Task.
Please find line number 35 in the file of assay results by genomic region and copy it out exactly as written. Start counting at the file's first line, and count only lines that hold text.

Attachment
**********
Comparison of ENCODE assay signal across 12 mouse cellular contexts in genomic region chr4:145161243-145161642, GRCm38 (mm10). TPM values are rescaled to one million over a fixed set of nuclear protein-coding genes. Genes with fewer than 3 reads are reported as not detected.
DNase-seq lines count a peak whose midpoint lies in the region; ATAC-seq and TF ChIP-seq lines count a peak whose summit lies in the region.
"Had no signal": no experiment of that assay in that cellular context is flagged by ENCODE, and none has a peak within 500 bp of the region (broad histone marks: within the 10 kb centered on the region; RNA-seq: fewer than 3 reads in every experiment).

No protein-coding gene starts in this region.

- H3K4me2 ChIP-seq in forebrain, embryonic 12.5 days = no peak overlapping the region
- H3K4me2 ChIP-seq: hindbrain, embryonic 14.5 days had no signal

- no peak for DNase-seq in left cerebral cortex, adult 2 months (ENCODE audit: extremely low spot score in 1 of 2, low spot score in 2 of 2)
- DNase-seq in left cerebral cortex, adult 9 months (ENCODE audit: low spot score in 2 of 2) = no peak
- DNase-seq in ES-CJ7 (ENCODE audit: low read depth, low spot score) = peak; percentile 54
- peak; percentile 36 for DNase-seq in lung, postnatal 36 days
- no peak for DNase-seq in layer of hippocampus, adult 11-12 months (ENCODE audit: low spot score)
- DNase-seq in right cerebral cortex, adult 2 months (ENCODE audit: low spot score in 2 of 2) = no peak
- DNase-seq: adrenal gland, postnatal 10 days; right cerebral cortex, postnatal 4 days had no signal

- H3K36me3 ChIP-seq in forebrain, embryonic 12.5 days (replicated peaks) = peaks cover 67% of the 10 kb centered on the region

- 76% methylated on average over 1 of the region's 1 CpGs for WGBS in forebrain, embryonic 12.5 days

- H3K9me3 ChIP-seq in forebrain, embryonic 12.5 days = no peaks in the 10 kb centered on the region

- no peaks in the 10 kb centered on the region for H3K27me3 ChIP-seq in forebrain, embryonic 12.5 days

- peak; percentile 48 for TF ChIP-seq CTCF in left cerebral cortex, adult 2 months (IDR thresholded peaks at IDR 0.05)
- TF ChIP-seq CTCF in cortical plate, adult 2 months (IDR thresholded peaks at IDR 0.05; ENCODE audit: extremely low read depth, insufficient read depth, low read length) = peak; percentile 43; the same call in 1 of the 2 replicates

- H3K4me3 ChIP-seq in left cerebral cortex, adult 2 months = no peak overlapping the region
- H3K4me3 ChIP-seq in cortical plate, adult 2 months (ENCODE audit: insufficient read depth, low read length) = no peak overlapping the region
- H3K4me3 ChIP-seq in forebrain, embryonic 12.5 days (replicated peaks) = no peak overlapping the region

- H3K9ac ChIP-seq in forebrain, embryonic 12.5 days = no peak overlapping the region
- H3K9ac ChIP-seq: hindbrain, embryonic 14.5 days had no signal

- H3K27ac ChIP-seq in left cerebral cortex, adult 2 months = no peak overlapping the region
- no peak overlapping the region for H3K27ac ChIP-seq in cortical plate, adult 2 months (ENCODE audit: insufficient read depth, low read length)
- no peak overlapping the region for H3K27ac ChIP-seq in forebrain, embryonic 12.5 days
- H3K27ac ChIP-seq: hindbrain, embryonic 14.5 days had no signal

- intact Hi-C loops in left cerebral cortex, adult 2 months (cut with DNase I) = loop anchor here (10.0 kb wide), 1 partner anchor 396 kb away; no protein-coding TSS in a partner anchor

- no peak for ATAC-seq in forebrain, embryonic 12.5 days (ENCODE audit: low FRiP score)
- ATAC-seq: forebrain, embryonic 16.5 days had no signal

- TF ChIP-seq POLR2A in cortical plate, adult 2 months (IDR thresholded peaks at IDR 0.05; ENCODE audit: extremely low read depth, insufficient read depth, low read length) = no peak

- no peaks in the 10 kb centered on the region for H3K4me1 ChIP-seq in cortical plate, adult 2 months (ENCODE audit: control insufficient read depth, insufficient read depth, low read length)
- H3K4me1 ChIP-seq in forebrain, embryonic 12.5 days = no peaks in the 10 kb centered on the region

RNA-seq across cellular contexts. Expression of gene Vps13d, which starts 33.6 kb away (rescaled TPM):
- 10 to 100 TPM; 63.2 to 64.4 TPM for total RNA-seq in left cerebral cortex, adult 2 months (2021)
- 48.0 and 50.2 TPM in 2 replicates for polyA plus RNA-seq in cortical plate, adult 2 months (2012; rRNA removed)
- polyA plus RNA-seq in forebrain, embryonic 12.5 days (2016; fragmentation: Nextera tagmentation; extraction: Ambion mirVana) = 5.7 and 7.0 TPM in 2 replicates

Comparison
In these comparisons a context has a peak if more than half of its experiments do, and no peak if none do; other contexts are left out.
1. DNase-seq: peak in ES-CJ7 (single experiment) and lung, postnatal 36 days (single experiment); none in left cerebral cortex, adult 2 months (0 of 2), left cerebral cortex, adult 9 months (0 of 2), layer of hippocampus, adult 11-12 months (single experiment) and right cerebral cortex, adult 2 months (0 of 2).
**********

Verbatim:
RNA-seq across cellular contexts. Expression of gene Vps13d, which starts 33.6 kb away (rescaled TPM):